- Mohammed ben Sulayem will be one of only two names proposed for election to FIA President in December.
Mohammed ben Sulayem will be one of only two names proposed for election to FIA President in December.
Mohammed ben Sulayem will be one of only two names proposed for election to FIA President in December. He is supposed to succeed Jean Todt Compete in the most powerful position in motorsport and head the world association that controls Formula 1 and owns and regulates the other world championships. If successful, Ben Sulayem would be the first non-European to head the FIA.
The 59-year-old is one of the most prominent personalities in motorsport in the Middle East. The former multiple regional rally champion is President of the Motorsport Federation of the United Arab Emirates and has been FIA Vice President for Sport on the World Motorsport Council since 2008. Why did he decide to run for FIA President??
"Motorsport has given me a lot, almost all of my life," says ben Sulayem. "As a driver, I’ve won the Middle East rally championship 14 times in 20 years. Then I became the organizer and was responsible for motorsport in my home country. I think it’s time to give something back to the sport and the association. I am passionately trying to change and improve something, to take a few steps, but also to develop myself further. "
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Ben Sulayem has been considering running for FIA President for some time, and Todt’s resignation after three terms provides an opportunity. He recently published his manifesto and is running with the promise to increase participation in sport worldwide and improve financial transparency.
Ben Sulayem’s vision for running the FIA differs in one key way from that of Todt and his Vice-President Graham Stoker, who is Ben Sulayem‘s rival candidate in the election: he would appoint a CEO to lead the association.
Under Todt and his predecessor Max Mosley, the President heads the FIA, while the two pillars of sport and mobility (road traffic) are each headed by a Secretary General. This new vision would create a very powerful new role and make the FIA more corporate.
"The day-to-day business is not the president’s business," he says. "I don’t want to be micromanaged. I want to be a president who leads, but leave the day-to-day business to a CEO who can bring sport and mobility together." If elected, he and the CEO he has appointed would focus on increasing attendance and promise to double the number of attendees in motorsport worldwide within four years.
Ben Sulayem argues that Finland, with a population of 5.5 million, has 11,000 competitive license holders, while countries like China and India, with only around 4,000 license holders each, have huge development potential.
And how does he want to achieve that? He cites the example of the cross-car, the FIA’s concept for a low-cost entry into rallying. Essentially, it is an off-road buggy powered by a motorcycle engine. It should be a counterpart to the go-karts, which are an introduction to circuit racing.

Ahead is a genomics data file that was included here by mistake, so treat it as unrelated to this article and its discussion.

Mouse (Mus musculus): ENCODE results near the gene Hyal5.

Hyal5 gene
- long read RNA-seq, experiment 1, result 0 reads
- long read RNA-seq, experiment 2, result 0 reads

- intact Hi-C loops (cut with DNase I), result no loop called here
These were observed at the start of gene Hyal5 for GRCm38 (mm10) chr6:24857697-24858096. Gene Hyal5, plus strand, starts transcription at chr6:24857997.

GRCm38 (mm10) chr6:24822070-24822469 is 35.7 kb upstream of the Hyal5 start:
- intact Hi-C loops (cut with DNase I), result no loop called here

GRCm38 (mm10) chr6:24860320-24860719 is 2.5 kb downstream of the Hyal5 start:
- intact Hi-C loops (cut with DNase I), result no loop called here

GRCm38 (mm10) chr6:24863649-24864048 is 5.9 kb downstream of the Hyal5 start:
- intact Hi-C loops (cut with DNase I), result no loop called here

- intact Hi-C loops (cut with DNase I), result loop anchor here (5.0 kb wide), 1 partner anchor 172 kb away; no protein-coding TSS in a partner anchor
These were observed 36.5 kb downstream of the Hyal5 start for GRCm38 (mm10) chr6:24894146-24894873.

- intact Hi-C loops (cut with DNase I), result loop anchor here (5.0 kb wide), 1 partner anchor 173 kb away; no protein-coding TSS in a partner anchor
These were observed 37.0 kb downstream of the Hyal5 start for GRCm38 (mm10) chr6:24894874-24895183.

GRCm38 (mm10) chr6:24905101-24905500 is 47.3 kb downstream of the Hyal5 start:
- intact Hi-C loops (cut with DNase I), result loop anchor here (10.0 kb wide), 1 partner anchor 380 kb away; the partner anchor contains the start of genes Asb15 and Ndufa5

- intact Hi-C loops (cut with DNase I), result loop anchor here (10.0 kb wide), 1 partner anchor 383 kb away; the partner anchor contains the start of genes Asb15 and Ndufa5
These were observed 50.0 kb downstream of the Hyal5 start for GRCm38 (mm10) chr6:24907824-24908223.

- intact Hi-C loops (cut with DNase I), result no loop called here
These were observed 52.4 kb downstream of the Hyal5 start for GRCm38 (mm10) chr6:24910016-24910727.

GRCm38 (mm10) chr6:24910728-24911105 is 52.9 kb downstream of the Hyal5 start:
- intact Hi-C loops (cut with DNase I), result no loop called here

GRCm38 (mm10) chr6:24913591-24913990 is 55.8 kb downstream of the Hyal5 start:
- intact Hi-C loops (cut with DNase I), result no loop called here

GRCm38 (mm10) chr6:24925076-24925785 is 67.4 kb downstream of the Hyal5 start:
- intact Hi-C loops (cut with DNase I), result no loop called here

"(You need) affordable entry-level vehicles," he says. "We started something called cross-car. And that’s fantastic, I think that’s the future. But the cost should be 8,000 euros, not more. And then it went up to 25,000 euros. If you look at India and China who have engines, why should we force them on them? "
"We draw up a blueprint, make sure that we monitor and implement the safety regulations," he continues. "And then we’ll let them set up their own local and regional championships. If we set ourselves the goal of doubling that number in four years, that’s doable."
"Formula 1 and the WRC are in good shape, they are very healthy. But the world needs more than that. We talk about the local or regional level, you need local participation, you need local events, and you need regional events . That can only work if it is inexpensive. "
Ben Sulayem not only wants to double the number of participants in motorsport, he also wants to strengthen the power of the regional motorsport centers and make the financial side of the association more transparent.
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"The financial side of the FIA is not healthy, we want to look at the finances and provide evidence that the FIA can return to operate in a positive way," he says. "Transparency and accountability are very important if you want to be taken seriously in the world. For example, when we wanted to take a look at the FIA accounts, it was very difficult to get it. I think we should look to the leading one Associations around the world, like the IOC, to which we belong. All accounts are listed on its website. "
Ben Sulayem‘s candidate for vice president of sport is former world rally champion and co-driver Robert Reid. One noticeable name on his list is Bernie Ecclestone’s wife Fabiana, who is running for Vice President Sports for the South America region.
The election will take place in Paris on December 17th. It will be a significant moment for sport because, given all the challenges motorsport faces – from environmental concerns to the need for greater diversity – the next four years will be important in setting the course for the future.
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